Behind the scenes: How NFL teams fit roster under salary cap

First Published      Last Updated Mar 19 2017 01:15 pm

When the Packers gave Brett Favre the NFL's first $100 million contract in 2001 — well, first "$100 million contract," because, like so many deals in the league, it wasn't ultimately worth the advertised amount — the team structured it to create extra space under the salary cap for other signings.

So other players' signings were put on hold by the Packers until Favre's could be finalized.

Easier said than done.

"He was tough to reach. When he's off in the woods, hunting or fishing, it's hard to find him," recalled Andrew Brandt, who managed Green Bay's cap then as a team VP. "And we had all these other guys lined up, and I couldn't do their deals until we found him. So that was a very stressful time."

Such behind-the-scenes machinations take place all the time in the NFL, where the salary cap, which grew to $167 million per club for the coming season, factors into every roster-shaping decision. As free agents search for deals, the amount of money they're able to obtain is dependent on several variables, of course. None is as crucial as how the cap would be affected.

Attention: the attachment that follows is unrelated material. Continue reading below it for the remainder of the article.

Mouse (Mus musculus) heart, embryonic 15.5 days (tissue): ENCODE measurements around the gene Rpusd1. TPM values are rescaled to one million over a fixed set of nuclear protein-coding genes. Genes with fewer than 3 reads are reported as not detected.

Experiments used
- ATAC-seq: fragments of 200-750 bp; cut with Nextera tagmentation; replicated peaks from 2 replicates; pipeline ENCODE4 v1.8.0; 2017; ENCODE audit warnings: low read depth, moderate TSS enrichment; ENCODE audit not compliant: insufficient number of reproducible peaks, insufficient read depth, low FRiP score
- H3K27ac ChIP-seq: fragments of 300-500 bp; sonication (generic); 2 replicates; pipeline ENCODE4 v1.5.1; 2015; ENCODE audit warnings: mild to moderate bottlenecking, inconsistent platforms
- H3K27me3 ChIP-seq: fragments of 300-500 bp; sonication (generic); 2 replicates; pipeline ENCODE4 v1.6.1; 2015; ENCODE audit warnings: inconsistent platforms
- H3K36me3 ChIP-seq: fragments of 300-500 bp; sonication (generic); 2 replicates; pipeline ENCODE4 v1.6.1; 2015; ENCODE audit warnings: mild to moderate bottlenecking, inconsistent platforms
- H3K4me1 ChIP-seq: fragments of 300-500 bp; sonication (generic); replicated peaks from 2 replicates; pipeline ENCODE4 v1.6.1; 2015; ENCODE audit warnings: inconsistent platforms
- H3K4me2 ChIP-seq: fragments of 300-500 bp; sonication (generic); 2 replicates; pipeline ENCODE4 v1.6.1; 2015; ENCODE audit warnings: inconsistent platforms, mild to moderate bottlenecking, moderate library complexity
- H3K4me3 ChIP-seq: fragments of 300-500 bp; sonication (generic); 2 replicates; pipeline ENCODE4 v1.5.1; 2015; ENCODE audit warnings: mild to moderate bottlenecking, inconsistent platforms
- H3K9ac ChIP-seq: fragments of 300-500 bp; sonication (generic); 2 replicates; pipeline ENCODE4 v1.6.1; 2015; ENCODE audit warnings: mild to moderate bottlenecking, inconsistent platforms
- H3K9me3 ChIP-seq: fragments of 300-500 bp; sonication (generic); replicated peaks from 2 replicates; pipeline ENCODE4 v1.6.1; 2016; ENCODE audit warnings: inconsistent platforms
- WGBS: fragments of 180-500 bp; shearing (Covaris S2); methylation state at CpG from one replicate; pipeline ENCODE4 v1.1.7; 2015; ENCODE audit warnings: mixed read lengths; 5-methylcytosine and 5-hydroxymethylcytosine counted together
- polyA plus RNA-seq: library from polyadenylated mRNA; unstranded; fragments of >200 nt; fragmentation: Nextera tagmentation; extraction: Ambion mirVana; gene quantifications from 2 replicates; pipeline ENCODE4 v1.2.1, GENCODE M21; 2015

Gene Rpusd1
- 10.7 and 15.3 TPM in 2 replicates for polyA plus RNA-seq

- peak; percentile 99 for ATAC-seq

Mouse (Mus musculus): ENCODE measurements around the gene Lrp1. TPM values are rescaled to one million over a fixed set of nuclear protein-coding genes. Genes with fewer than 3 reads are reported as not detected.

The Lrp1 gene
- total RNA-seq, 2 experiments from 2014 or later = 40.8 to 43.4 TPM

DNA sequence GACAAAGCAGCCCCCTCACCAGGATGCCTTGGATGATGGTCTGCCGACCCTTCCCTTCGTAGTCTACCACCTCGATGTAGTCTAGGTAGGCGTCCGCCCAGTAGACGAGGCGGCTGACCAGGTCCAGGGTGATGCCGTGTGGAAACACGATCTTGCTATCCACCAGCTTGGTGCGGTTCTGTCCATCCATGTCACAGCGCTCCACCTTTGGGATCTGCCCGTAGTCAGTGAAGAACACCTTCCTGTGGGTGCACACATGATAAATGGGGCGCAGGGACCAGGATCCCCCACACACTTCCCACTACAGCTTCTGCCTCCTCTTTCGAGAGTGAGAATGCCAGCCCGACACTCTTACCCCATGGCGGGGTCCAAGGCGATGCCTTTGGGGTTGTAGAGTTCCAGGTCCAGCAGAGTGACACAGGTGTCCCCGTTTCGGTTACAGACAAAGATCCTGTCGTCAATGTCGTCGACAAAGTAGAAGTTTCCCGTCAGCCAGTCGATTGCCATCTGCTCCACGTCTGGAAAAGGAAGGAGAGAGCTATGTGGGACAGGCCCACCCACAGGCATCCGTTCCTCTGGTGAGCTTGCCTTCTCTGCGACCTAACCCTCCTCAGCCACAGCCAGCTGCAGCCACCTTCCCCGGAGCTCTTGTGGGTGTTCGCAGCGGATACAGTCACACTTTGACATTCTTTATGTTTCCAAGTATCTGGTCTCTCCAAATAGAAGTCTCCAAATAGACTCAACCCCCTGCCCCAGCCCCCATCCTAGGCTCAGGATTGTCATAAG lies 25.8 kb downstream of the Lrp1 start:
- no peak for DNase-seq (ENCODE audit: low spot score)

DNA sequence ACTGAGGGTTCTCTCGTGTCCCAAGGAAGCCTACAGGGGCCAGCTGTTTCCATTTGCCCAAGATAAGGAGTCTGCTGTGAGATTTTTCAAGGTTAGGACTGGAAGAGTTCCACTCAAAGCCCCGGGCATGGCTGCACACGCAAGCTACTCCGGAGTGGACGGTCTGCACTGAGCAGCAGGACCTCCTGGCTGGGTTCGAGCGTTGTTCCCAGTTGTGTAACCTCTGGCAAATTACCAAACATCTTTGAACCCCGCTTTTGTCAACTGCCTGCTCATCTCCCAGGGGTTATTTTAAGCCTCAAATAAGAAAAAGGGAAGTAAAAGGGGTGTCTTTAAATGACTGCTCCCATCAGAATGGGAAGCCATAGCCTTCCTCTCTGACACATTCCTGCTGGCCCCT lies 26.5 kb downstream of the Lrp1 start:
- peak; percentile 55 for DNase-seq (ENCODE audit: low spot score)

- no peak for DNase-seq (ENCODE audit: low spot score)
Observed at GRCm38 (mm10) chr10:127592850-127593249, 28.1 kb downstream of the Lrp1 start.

Before spending season began, front offices studied their own players and finances to figure out their needs. They also examined how other teams handle cap space.

They looked at who they have, who they wanted to keep, who they would need to release, how contracts might be restructured to free up money, what veterans might be available from elsewhere, what the draft (and its cheaper contracts) might offer.

"I'm not a believer in doing things on the fly. I can sleep at night once I have every scenario covered. 'The best-laid plans of mice and men often go awry' is kind of the mantra," former Dolphins general manager Dennis Hickey said. "Yes, we had a plan, but we all needed to know it may not go perfect and we needed to know what to do if it didn't go our way."

A look at how cap management works:


"Are you a playoff team? Then maybe you just have to make a few tweaks," former Broncos GM Ted Sundquist said. "If you missed the playoffs, you have to decide: Are we too young or too old? Do I have some young guys that we can wait on and hope they develop? Or are we on the other side of the hill and we have to make hard decisions with some aging veterans?"

There is another category, of course.

"The bottom-feeders," Sundquist called them. "Constant changing of coaches, coordinators. Never finding progress."


As teams assess rosters, Hickey said, "The starting point is your quarterback situation: Do you have a franchise guy? An OK veteran? An unproven youngster?"

Teams look at the full roster, applying a calculus of contributions versus contract.

"You listen to your scouts and your coaches, independently of each other," Sundquist said. "But you also have to cover your ears and block out noise, people in the organization — it can be the owner, but I didn't have that problem in Denver — saying, 'Well, so-and-so, who's a Hall of Famer, said this on ESPN the other day.'"


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